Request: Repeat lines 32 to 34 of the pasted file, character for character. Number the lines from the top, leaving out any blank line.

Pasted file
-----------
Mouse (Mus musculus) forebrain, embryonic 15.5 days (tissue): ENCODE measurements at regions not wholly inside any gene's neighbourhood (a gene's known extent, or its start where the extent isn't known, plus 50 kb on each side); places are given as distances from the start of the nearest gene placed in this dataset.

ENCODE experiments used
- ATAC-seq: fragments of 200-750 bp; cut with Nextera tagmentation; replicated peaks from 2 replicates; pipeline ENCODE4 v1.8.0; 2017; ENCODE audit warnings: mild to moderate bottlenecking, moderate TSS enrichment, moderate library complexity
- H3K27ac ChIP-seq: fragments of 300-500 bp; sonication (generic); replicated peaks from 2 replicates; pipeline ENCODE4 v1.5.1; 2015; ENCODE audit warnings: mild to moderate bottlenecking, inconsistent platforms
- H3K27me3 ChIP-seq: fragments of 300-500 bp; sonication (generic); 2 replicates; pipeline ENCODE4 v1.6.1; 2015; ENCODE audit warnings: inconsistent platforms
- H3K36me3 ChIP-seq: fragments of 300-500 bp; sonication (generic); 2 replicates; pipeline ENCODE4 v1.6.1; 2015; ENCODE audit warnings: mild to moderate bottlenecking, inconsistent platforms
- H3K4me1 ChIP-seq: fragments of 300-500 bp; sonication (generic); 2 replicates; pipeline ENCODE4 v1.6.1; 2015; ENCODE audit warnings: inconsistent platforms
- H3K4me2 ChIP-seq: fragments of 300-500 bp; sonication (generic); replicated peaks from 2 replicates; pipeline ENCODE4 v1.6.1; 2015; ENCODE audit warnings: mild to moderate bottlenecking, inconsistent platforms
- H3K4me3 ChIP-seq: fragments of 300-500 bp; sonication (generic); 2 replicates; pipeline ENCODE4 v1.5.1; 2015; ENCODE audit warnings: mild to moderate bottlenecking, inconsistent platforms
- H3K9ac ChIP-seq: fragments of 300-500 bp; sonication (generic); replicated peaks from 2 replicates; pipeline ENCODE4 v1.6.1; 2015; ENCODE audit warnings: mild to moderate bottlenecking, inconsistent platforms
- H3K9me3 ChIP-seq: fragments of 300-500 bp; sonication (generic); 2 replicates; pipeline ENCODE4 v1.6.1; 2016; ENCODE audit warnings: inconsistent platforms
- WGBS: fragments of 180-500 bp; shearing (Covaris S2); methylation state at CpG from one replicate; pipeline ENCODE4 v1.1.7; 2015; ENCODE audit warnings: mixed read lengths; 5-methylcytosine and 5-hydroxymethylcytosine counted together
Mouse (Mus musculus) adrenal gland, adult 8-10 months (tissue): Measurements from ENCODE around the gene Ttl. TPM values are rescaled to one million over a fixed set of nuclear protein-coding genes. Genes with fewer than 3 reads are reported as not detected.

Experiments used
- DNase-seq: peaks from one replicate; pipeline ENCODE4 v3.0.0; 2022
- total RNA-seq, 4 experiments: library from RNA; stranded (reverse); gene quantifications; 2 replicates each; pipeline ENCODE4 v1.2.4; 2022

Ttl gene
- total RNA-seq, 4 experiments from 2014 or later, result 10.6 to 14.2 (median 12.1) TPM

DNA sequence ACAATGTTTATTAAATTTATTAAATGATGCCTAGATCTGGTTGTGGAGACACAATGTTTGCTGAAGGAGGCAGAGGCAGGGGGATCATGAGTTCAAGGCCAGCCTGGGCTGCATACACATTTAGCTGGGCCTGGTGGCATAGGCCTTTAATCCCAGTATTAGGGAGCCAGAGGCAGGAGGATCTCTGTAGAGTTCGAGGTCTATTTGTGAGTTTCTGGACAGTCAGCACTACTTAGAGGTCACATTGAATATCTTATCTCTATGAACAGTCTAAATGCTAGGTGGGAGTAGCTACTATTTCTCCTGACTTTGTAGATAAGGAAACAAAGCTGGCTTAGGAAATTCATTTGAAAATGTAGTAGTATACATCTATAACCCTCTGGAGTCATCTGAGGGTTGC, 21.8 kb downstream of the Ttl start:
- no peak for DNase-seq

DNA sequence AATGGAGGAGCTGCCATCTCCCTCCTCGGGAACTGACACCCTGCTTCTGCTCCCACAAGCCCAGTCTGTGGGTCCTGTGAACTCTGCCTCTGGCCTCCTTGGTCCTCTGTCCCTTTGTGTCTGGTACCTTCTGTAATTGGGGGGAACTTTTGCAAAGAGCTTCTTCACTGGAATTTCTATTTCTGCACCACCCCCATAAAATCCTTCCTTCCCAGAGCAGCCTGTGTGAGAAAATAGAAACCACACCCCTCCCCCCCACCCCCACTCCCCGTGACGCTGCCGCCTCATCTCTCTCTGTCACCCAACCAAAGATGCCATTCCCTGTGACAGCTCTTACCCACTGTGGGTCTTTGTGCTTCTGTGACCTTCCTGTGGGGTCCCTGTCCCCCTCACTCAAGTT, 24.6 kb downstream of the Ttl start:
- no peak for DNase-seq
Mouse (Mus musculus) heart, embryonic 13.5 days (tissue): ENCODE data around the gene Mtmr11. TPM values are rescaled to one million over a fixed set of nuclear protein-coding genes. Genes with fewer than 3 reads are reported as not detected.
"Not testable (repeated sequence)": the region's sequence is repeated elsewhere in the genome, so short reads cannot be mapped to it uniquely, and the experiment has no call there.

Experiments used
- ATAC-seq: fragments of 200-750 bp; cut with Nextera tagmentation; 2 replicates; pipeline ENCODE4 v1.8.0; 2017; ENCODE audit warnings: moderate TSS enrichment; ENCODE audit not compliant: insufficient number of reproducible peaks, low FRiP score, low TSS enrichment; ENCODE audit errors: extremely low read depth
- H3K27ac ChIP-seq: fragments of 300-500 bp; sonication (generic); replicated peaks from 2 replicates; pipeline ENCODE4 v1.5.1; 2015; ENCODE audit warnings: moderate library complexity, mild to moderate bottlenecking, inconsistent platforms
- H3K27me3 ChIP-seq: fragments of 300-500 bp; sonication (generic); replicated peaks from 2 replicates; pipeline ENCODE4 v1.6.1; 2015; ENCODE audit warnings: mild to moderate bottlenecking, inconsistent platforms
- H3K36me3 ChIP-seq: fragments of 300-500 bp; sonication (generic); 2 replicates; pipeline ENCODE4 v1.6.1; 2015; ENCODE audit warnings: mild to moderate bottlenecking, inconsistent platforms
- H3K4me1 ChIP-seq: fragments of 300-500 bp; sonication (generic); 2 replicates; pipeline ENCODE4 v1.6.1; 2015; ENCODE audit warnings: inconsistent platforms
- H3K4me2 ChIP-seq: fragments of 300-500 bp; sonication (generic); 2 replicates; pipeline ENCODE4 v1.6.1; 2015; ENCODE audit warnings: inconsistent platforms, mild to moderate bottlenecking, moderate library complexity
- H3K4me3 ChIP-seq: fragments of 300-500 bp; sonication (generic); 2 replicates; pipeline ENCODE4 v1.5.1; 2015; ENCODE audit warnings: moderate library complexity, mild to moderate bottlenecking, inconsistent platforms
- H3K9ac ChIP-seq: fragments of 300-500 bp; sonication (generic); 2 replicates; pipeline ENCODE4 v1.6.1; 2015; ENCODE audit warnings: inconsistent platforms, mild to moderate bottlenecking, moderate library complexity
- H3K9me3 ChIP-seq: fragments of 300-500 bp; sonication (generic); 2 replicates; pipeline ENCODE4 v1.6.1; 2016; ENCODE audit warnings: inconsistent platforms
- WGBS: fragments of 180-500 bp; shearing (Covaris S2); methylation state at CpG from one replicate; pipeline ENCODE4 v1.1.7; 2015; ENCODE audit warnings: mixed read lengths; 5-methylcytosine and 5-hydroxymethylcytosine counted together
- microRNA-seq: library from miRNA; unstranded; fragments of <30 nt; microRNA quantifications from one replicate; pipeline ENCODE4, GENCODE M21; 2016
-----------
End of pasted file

- H3K4me3 ChIP-seq: fragments of 300-500 bp; sonication (generic); 2 replicates; pipeline ENCODE4 v1.5.1; 2015; ENCODE audit warnings: moderate library complexity, mild to moderate bottlenecking, inconsistent platforms
- H3K9ac ChIP-seq: fragments of 300-500 bp; sonication (generic); 2 replicates; pipeline ENCODE4 v1.6.1; 2015; ENCODE audit warnings: inconsistent platforms, mild to moderate bottlenecking, moderate library complexity
- H3K9me3 ChIP-seq: fragments of 300-500 bp; sonication (generic); 2 replicates; pipeline ENCODE4 v1.6.1; 2016; ENCODE audit warnings: inconsistent platforms